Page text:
Step Therapy: When Insurance Decides Which Drug You Get First

Jeffrey Billman
February 8, 2021
Jeffrey Billman


Sammantha Dorazio was tired, but she didn’t think anything of it.

She was 16, a three-sport high school athlete in Malden, Mass., a Boston suburb, training for a championship while making college plans. Anyone would be tired. Anyone could have muscle soreness. Chest pain even. She probably pulled something doing a flip turn in the pool.

But the soreness didn’t go away. It got worse.

Then, one day, she had trouble breathing. Her parents rushed her to the emergency room.

Eventually diagnosed with juvenile arthritis, Dorazio endured cycles of flare-ups and remissions for several years. But while studying science at Westfield State University in western Massachusetts, her inflammation spiraled out of control.

That’s when she learned about step therapy.

An increasingly common but still controversial cost-saving measure, step therapy requires patients to try less expensive treatments and find them ineffective before health insurance companies will approve more expensive ones, a process that—as Dorazio discovered—can sometimes take months or years.

To insurers, step therapy is a vital tool in combating rising drug prices. And for most patients, first-line drugs—usually generics or drugs in a similar but less-expensive class of medications—are just as effective as their pricier counterparts.

“A lot of doctors agree that a lot of medical care that we prescribe to patients is not necessary,” said Kristine Grow, spokeswoman for the trade organization American Health Insurance Plans, or AHIP.

But critics point to exceptions—cases in which step therapy’s “one-size-fits-all approach” can lead to “therapies that are doomed to be suboptimal,” Sharona Hoffman, a Case Western University law and bioethics professor, wrote in the Food and Drug Law Journal. (Hoffman’s husband had a poor experience with step therapy after being diagnosed with Parkinson’s disease.)

“It’s taken time to educate lawmakers to have [step therapy] kind of rise on the priority list.”

As is typical for patients with inflammatory diseases, Dorazio was first given methotrexate pills, a low-cost immunosuppressant used in chemotherapy since the 1950s. She took them for eight weeks. But she says she was still swollen and in pain, only now she was throwing up almost daily, her hair thinning and falling out.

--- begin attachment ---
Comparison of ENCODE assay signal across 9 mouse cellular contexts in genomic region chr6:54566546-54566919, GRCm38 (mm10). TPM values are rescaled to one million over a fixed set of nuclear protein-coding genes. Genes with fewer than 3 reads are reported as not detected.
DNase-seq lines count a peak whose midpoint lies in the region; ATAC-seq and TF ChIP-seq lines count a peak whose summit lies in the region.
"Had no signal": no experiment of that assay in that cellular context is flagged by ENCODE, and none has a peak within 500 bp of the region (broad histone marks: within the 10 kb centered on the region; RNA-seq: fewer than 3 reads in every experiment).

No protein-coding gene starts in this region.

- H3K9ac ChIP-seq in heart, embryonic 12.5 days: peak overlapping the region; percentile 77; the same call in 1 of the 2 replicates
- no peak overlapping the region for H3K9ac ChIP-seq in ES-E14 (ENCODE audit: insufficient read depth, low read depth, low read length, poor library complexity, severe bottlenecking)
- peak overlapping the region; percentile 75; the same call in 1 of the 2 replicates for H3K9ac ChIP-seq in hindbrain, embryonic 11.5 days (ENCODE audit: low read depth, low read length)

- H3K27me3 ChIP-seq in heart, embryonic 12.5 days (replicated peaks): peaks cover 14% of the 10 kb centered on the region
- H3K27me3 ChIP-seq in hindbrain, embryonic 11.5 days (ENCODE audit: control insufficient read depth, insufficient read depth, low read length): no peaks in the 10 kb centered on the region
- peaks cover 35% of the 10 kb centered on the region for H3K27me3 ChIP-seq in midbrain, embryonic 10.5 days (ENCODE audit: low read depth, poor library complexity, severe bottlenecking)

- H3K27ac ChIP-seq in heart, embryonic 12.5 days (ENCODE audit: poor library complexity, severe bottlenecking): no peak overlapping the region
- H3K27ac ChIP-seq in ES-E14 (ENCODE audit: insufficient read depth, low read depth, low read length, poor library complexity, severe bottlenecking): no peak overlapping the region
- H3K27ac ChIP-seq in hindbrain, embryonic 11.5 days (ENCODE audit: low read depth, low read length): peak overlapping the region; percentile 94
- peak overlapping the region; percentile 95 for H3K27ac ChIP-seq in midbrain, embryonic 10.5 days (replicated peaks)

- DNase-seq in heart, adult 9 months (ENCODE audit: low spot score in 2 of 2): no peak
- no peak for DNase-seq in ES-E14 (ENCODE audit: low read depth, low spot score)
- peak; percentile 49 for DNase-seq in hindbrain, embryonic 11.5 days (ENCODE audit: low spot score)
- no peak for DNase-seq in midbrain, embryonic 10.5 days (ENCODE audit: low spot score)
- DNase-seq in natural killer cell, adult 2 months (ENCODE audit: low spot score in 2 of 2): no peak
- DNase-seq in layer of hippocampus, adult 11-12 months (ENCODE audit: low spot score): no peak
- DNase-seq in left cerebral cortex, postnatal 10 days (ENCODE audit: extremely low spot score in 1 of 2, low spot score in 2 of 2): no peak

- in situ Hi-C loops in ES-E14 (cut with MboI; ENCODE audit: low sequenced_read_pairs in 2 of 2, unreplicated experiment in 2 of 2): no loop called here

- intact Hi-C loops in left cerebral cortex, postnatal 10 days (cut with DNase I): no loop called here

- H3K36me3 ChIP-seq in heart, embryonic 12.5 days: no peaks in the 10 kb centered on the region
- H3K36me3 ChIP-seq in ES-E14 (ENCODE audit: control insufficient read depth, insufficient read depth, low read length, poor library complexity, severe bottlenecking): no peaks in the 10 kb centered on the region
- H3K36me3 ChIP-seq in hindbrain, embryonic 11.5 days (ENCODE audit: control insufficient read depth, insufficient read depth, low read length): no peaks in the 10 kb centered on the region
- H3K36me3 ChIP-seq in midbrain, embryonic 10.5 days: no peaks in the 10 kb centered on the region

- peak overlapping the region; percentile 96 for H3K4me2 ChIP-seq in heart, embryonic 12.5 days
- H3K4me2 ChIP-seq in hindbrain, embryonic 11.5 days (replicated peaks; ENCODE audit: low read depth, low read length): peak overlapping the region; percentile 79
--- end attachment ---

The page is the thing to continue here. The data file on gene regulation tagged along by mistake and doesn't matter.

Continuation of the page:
Dorazio says her parents’ insurer, the nonprofit Harvard Pilgrim Health Care, required her rheumatologist to switch to methotrexate injections for another eight weeks. That didn’t work either.

“I went through this four-month span of just being so sick and puking my brains out,” said Dorazio, now 23.

Dorazio’s rheumatology team told them methotrexate might not work “due to the complexity of Sammantha’s arthritis, but we had to start there before other medications could be approved by insurance,” her mother, Gail Dorazio, said in an email. “I was frustrated that my child would have to take medication with intense side effects for it to possibly not be effective.”

One weekend, she said, those side effects got so bad she had to rush her daughter to the emergency room.

In an email, Harvard Pilgrim spokesman Philip Tracey wrote that, while he can’t comment on specific cases, the company’s protocols are based on “national guidelines, consensus statements, expert opinion, peer-reviewed literature, and other resources. ... Exceptions for coverage outside the standard step therapy guidelines are based on medical necessity.”

Those guidelines required another 16-week series of injections—and joint pain so bad Dorazio couldn’t hold a pen, she says—before Harvard Pilgrim approved the medication her rheumatologist wanted her to have, Actemra.

Dorazio went into remission.